metals of the earth. " Earth '* is the general name attached to these
compounds. This emissivity may depend to some extent upon the
fact that they can bear high temperatures without dissipation ; but this
is certainly not the whole reason. They seem to stand in some as yet
obscure relation to radiant energy.

Calcium sulphide, for instance, phosphoresces vividly in the dark.
This substance is better known as Balmain's or luminous paint. The
only satisfactory Rontgen ray screen depends upon calcium and
barium salts. Vivid phosphorescence is not uncommon when com-
pounds of many of these metals are subjected to '* cathode rays,'* /./.,
the peculiar radiation given off at the negative pole or ** cathode"
when an electric discharge occurs in extreme vacua.

Among metals not belonging to this group of ''earths,'* zinc
and chromium furnish analogous compounds.

The simple elements are not ordinarily refractory enough to serve
a useful purpose as radiants. Carbon and platinum are notable excep-
tions. In intrinsic brilliancy the **arc" light surpasses all others.
The arc, however, is itself non- luminous : the light is really due to
incandescent carbon.

In i84* Cruickshank took out a patent for a cage or basket of fine
platinum wire to be suspended in a non-luminous flame. He found
that coating the wire with magnesia improved the light, but he could
not succeed in making the coating adhere. In 1878 Edison experi-
mented with a similar process at a time when he was making efforts to
utilize platinum, in the electric glow lamp. All attempts, however, in
this direction have proved failures. The fusion point of platinum is too
near that of proper light-giving incandescence, and moreover it deterio-
rates giadually if subjected to prolonged heating in a gas flame.



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208 THE ECCLESIASTICAL REVIEW,

These early platinum mantles were heated by alcohol flames, or by
the combustion of water-gas. This gas was produced by passing
steam over burning coal. About this time Bunsen, in Heidelberg,
invented the now familiar burner which goes by his name. The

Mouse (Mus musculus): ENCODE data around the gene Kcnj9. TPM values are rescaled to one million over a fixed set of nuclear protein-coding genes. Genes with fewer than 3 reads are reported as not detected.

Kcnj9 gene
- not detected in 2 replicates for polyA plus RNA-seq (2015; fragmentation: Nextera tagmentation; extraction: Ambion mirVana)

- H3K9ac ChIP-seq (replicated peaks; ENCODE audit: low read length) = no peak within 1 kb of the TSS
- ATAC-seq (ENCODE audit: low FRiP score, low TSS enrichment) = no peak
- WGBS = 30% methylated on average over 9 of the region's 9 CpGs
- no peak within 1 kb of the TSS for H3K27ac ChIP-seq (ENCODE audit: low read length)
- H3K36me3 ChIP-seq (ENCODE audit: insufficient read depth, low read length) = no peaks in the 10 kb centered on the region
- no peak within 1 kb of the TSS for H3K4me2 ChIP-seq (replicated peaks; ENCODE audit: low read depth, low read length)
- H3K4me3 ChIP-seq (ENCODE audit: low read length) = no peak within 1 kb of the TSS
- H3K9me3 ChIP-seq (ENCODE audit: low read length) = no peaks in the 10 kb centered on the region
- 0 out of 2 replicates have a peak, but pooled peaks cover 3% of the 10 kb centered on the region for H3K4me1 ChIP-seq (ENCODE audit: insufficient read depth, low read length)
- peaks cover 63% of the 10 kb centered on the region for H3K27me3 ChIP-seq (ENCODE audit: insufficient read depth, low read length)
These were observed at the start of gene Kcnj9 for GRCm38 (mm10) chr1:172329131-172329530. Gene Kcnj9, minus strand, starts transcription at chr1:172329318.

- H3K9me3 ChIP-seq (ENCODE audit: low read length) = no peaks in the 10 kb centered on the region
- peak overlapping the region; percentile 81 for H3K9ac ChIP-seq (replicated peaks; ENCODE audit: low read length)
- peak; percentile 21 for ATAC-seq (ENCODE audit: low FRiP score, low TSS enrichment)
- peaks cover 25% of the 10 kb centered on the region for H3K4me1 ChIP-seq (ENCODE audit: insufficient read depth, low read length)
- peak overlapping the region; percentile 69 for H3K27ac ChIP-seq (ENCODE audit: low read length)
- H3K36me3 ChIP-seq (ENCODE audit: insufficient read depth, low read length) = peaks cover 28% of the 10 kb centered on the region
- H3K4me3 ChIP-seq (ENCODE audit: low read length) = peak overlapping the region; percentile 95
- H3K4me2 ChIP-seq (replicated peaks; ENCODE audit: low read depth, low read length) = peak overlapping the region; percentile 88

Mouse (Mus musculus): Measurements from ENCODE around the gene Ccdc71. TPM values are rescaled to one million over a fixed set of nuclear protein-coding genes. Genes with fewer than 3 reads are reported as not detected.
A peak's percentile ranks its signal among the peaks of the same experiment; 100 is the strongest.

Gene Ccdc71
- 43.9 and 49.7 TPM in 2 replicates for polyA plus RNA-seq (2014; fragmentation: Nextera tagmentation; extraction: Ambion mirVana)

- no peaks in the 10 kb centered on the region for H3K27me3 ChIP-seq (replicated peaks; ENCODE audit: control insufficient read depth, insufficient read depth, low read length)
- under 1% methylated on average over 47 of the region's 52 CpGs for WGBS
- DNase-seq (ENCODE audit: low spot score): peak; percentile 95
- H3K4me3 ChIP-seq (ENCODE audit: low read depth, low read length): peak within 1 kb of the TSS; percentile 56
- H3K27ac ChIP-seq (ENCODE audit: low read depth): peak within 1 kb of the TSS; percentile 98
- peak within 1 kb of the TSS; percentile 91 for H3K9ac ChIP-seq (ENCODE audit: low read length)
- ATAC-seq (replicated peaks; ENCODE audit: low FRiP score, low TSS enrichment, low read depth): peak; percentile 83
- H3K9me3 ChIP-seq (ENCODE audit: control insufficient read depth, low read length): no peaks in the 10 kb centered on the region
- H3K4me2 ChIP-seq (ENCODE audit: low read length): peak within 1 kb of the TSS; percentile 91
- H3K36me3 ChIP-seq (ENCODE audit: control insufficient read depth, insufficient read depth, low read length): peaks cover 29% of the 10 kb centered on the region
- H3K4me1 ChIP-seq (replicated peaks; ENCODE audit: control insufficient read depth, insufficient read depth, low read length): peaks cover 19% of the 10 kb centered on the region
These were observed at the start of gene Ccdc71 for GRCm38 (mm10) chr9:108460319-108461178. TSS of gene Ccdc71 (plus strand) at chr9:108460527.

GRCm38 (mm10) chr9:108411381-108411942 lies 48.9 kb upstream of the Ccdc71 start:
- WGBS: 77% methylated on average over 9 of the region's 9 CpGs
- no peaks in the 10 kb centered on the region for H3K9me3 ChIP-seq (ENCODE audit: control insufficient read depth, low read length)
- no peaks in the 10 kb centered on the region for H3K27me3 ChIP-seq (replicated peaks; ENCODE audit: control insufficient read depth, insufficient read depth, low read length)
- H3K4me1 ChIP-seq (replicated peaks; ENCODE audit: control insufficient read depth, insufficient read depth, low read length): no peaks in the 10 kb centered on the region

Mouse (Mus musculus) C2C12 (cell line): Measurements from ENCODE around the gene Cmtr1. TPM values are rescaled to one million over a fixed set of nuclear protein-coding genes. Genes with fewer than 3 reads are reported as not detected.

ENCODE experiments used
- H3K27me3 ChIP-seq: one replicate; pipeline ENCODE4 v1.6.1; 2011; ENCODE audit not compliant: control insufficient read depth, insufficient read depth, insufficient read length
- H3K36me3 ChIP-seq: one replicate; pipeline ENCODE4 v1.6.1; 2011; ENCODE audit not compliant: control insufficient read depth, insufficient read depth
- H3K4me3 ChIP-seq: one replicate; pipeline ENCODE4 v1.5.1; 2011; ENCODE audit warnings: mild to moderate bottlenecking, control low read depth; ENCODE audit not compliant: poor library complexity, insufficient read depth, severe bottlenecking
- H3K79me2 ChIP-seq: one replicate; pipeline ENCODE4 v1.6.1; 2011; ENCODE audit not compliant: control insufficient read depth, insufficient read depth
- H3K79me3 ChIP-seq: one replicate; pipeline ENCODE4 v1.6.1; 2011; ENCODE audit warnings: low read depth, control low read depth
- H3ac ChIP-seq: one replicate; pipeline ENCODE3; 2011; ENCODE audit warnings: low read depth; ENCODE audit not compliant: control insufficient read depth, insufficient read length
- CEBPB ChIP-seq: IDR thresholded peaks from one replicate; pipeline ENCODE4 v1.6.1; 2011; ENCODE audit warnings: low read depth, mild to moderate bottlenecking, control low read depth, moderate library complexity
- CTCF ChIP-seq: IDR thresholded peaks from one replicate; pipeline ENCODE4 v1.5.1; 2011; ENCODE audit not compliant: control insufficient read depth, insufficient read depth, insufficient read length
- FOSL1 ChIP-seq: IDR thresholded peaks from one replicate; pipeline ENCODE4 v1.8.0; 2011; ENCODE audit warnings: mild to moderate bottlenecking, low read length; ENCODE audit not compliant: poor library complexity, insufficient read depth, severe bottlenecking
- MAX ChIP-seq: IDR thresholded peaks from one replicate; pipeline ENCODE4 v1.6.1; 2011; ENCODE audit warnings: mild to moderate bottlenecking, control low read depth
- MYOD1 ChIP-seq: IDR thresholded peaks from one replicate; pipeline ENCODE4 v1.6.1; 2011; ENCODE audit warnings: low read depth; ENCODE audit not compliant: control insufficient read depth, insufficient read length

invention has done more for the gas industry than any other invention
or discovery connected with it.

Lime and magnesia proved not refractory enough. The former
absorbed moisture and crumbled when not in the flame, and the latter
contracted and volatilized in its heat. Clamond moulded threads
from a magnesia paste, and formed them while plastic into mantles or
cones. He experimented for a time with inverted burners, the
flames being driven into the burners from above. Bergemann,
in 1852, noticed that thorium oxide gave when heated a brilliant
greenish light. From this it may be inferred that the story how
Auer von Welsbach came to invent the modem mantle light is im-
probable. It is said that while he was working with solutions of thoria
in Bunsen* s laboratory, the liquid boiled over and evaporated on the
ragged edges of the asbestos mill -board which was placed under the
beaker. The flame lapping over the edges caused the oxide to give off"
a brilliant light. It must be taken for granted that Bunsen and Wels-
bach knew the properties of the earths before the latter started on his
seven years' course of experiment which resulted in his patent of 1885.
Oxide of zirconium or, more simply, the " earth'* zirconia, was the
basis of his first mantle. Lanthana and yttria formed one-sixth each of
the composition. The zirconia mantles were a commercial feilure. They
shrunk seriously, had no cohesion, and four candle-power per cubic
foot per hour of gas consumed was their average luminous efficiency.
He tried thoria next, and found himself on the road to success. Wels-
bach had the idea that pure thoria possessed a high emissive power.
Rigorous investigation, however, proved it to be very inferior in
this respect ; it gave less than one candle-power per cubic foot of gas.

He soon perceived that though this substance had all the desirable
qualities as a basis of the mantle's structure, the real incandescence
was due to an impurity. Much painstaking research revealed that
this *' impurity " was the " earth" ceria. When it was present to
the extent of one per cent, the thoria mantle gave a maximum
efficiency. When all conditions are favorable, this may rise to twenty
candle-power per cubic foot of gas.

The field today is held by the thoria-ceria and the alumina-chro-
mium oxide mantles. The former (Welsbach) fall off" decidedly in



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SCIENCE, 209

emissive power, but they keep their shape excellently and possess re-
markable mechanical strength and durability. The latter (Sunlight)
are said to maintain candle-power better, but they are liable to more
mishaps, owing to shrinkage and fragility. This shortens their life and
indirectly affects their candle-power. For it is necessary, in order that
this may be maintained, that the mantle, as already remarked, should